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Tendler Returns

Many great players representing Hull have skated onto the ice pad since 1988 and the birth of the Humberside Seahawks.  We all have our favourites: the charismatic Dale Lambert, mercurial Scott Morrison, enigmatic Dan Dorion, industrious world record-breaking Stephen Johnson, Big E Lavigne.  The list is enormous.  For me, there is one player who stands above all those great names: Jereme Tendler or ‘T’ as he is fondly termed.

Jereme arrived at the behest of Stingrays’ Coach, Sylvain Cloutier, himself a legend in Hull ice hockey.  ‘Clouts’ had scouted T while he playing for Corpus Christi Ice Rays.  It was not a signing to raise many eyebrows given that until then, Jereme’s statistics were good but not exceptional.  In one of his first games, at Sheffield, he looked languid and I recall one particular piece of poor puck control causing me and my mate, Gaz Headland, to cast a knowing glance at each other.  T looked and played like a rookie college player that night.  The label of being ‘lazy’ is one that unfairly stuck to Jereme throughout his four seasons with the Stingrays.  It only serves to prove that ice hockey fans often have little real appreciation of the true depths of a player’s quality; hands up, I fell for that one!

In his first season, T was selected for the EIHL All-star First Team, having scored most league goals (46).  His total for that campaign was 51 goals and 31 assists from 62 league, cup and playoff games.  Mister Lazy really proved his doubters wrong!

Jereme’s first season with Stingrays was certainly no one-trick-pony event.  Over the next three seasons, he amassed 178 points in just 219 games, earning him another recall to the All-star team in 2012-13 and an award for the Most Goals Scored.

Matty Davies played on the same line as T and rates him as the greatest player he has ever performed with, an impressive endorsement from someone who has played with many hockey greats throughout his career.  What typified T’s ability is the weight of shorthanded goals he scored.  He would patrol his blue line, often looking disinterested and disorientated until a careless D-man swept the puck across the ice.  Out would come Jereme’s unnatural reach to capture the puck.  The rest, as the cliché goes, is history.

Off the ice, T was a popular player with his teammates and the many people in Hull whose lives he touched, not least among them, members of the C Block Asylum.  When I joined this motley crew for a hockey holiday in Hungary, we arranged to meet T in order to watch a game at the home of his new team, Ferencvarosi.  The night before, T met us for a drink and at 4am in the morning, by accident found himself on a bus heading out of Budapest.  He returned to the capital in a taxi and attended practice the next day, a little worse for wear at 8am!  During the game’s warmup, T looked hungover and out of sorts.  He even looked up and delivered the cutthroat sign to his on-looking drinking buddies; this did not bode well.  Yet he then went on to deliver a masterful performance including a trademark breakaway shorthanded goal.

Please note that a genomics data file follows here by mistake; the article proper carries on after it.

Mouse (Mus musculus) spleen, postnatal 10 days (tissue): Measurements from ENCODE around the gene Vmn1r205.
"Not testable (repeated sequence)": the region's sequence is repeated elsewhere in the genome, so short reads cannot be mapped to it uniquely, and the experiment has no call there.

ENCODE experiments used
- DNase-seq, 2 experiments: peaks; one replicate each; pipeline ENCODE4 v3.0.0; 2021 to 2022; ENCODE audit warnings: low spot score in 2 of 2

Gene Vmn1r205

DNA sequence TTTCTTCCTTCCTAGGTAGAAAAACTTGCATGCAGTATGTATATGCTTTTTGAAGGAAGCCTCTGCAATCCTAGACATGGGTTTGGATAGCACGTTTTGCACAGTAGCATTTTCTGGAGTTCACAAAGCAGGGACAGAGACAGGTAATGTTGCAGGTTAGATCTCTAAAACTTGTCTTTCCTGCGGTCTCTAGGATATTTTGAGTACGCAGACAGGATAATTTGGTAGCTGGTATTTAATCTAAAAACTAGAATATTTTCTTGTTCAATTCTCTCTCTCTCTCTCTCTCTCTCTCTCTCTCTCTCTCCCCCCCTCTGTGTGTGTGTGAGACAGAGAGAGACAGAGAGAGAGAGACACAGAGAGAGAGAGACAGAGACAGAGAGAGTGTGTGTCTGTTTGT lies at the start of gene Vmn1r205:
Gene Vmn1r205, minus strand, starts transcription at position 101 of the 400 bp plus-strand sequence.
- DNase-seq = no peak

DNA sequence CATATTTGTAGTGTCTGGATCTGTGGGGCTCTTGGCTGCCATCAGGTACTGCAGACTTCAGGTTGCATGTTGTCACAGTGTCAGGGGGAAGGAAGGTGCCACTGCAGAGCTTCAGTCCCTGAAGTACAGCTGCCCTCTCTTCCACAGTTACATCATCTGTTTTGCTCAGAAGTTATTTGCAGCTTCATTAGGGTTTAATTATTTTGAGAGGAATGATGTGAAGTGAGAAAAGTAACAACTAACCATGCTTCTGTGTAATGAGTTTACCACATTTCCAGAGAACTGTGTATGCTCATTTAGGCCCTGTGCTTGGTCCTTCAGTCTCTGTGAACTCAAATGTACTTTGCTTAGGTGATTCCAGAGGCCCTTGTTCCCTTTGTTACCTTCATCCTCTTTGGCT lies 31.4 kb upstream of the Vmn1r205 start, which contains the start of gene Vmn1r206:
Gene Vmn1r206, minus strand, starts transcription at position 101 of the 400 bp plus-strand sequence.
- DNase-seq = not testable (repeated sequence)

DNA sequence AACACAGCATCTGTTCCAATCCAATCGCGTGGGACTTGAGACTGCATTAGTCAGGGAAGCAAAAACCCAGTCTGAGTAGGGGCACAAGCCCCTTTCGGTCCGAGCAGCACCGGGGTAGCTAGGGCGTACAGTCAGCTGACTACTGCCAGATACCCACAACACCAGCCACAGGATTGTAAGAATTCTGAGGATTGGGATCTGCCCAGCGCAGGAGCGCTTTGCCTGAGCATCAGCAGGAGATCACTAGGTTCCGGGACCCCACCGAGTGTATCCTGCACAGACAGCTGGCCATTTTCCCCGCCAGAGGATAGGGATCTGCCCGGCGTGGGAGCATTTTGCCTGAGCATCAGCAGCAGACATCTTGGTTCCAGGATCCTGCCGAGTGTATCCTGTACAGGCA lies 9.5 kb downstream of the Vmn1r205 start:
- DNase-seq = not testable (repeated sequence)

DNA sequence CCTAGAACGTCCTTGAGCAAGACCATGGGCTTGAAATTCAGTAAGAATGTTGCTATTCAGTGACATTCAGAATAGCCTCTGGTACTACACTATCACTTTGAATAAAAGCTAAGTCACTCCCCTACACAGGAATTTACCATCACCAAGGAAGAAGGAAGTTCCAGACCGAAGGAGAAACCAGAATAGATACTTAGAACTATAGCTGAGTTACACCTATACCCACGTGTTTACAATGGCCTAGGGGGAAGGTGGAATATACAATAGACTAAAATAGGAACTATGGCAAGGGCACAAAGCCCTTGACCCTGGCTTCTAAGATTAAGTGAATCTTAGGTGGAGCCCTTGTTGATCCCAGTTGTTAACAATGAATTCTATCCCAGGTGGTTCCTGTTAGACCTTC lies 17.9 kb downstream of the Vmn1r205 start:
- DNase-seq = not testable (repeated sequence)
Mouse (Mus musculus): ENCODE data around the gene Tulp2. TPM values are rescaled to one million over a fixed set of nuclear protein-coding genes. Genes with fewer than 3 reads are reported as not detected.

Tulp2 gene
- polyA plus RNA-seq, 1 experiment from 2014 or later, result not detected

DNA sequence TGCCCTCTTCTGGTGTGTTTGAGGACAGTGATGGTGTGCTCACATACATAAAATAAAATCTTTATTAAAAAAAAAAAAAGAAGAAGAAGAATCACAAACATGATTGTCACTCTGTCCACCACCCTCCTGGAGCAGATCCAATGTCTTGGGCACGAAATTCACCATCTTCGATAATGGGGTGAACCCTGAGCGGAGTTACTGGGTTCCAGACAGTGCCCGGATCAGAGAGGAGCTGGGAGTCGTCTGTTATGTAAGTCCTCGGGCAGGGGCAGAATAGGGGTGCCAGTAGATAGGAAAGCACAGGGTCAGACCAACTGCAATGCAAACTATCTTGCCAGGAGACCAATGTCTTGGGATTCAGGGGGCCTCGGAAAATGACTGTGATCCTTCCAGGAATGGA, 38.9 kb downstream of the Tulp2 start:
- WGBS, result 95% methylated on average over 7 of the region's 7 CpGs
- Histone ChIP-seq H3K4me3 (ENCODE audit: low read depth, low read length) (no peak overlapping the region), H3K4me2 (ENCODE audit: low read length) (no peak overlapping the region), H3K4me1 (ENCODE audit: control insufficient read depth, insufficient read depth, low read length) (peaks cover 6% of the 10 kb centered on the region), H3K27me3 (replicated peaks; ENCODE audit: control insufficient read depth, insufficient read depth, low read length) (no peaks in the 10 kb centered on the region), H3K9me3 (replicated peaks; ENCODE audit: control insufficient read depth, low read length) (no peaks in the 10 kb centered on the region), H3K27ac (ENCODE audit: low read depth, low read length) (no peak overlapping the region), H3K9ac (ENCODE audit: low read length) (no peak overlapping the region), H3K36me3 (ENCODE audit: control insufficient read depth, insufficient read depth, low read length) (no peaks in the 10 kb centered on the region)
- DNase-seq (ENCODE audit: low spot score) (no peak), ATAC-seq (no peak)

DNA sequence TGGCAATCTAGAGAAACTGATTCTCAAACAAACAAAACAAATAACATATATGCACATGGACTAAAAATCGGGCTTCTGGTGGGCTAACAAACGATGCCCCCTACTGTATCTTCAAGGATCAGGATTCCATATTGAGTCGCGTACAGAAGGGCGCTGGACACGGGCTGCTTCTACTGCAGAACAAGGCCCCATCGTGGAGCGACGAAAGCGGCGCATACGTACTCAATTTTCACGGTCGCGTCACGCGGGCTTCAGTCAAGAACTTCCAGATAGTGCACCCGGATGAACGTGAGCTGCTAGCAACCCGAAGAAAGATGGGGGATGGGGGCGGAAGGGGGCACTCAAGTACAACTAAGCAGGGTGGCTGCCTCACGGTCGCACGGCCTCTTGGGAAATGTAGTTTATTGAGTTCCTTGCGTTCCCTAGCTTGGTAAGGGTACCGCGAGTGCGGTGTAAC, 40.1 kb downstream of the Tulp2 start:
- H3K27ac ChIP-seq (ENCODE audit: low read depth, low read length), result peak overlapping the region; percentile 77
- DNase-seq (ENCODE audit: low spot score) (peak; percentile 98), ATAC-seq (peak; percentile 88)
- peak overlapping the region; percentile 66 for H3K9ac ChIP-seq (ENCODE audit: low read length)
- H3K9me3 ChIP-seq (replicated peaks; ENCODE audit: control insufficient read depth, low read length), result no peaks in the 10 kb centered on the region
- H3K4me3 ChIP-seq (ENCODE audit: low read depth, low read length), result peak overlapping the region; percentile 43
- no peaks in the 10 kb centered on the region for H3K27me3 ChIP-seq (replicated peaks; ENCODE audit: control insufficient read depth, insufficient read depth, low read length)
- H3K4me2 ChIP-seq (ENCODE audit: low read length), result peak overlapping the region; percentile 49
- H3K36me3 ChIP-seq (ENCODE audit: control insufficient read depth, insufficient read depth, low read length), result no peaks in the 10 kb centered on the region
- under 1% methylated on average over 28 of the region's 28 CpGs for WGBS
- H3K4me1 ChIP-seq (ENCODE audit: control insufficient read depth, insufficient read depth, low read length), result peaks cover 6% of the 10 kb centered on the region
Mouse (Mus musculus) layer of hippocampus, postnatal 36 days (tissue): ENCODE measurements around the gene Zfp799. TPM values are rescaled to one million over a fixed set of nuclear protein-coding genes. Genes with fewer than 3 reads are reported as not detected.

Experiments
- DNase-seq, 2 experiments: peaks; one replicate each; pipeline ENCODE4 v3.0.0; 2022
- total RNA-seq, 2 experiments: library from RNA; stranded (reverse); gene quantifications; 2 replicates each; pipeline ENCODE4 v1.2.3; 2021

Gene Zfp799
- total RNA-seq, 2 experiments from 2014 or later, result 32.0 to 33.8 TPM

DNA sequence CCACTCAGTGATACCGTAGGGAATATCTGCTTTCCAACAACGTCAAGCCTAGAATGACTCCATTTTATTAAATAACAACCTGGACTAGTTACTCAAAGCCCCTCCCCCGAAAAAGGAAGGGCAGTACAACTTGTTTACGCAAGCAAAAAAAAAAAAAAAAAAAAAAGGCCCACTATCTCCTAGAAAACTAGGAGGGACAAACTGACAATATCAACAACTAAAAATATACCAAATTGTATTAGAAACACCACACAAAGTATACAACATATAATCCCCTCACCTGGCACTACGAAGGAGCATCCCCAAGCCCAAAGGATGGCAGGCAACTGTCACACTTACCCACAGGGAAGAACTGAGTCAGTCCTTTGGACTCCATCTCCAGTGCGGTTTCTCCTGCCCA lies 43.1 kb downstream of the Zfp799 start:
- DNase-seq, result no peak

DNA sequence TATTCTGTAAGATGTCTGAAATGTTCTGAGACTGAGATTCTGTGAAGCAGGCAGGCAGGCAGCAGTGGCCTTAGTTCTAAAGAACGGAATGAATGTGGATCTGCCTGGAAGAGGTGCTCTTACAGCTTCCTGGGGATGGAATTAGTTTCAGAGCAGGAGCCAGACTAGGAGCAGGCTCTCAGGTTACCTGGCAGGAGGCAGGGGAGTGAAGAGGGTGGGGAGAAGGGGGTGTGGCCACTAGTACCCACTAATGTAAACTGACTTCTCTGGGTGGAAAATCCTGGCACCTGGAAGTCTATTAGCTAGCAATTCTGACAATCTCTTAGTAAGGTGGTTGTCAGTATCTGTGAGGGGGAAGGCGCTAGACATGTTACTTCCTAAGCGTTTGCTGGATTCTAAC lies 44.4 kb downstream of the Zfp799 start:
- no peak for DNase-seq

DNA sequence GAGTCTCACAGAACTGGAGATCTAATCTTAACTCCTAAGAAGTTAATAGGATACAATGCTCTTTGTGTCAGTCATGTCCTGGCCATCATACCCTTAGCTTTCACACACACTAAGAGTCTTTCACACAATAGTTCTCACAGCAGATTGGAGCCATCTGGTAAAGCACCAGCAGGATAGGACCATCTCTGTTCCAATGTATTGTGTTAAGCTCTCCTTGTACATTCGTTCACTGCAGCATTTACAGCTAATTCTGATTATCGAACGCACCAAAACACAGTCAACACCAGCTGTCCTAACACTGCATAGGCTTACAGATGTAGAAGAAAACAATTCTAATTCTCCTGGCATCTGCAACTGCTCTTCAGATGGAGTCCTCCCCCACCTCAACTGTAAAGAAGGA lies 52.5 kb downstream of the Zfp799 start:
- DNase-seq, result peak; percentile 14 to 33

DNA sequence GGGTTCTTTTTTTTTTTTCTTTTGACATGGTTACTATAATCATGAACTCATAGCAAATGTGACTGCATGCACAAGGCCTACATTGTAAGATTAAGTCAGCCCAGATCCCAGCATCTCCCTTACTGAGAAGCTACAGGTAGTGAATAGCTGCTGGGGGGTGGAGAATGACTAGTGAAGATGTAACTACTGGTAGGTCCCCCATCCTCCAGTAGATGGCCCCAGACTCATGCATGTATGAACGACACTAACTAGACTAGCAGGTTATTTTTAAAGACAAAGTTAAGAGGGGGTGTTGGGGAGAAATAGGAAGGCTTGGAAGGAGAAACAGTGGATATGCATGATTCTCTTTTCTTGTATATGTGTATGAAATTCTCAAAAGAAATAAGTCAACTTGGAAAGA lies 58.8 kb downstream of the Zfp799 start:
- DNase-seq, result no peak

While in Hull (at what he liked to call, the city’s most versatile arena; a tag line that particularly amused him) I once heard a fan shout, ‘get off Tendler you lazy sod’.  I was hurt and embarrassed for him.  The game had not even started by then.  T looked at me and said, ‘imagine how good I could be if I really made the effort.’  There will always be some fans lacking the ability to look behind T’s poker face and his rope-a-dope style of play.  To those fans and players in the know, he remains the ultimate predator and a great teammate.

Matty Davies commented, “Where do I start with Tends? He was genuinely one of the best people I’ve ever met in hockey and someone I can still call a good friend to this day. I was with Tends at a time when I was young coming up and I learnt a few things from him. One of them being how to have a sneaky beer but still turn up and perform! The best natural goal scorer I’ve ever played with and seen in my career, he had a crazy knack for getting goals from nothing and was by far the best penalty killing goal scorer ever haha. We had a great relationship off the ice and a great one on it where my natural game was to assist and look for the pass and his was scoring goals. That brought my game up massively and helped me just being able to produce at a high level! I can’t thank Tends enough for his time in Hull and when I thought about starting this team it was one of the first things I wanted to do, so brought it up with Ian and he agreed immediately. We haven’t done enough in recent years for our old legends of the club and me Ian and joe want to bring that back! Welcome back tends and thanks for the memories mate.”

It is only fitting that we retire Jereme Tendler’s #27 jersey.  In this honour, he joins Hull legends, Dale Lambert, Stephen Johnson and Sylvain Cloutier.

Thank you for all of the memories, Jereme.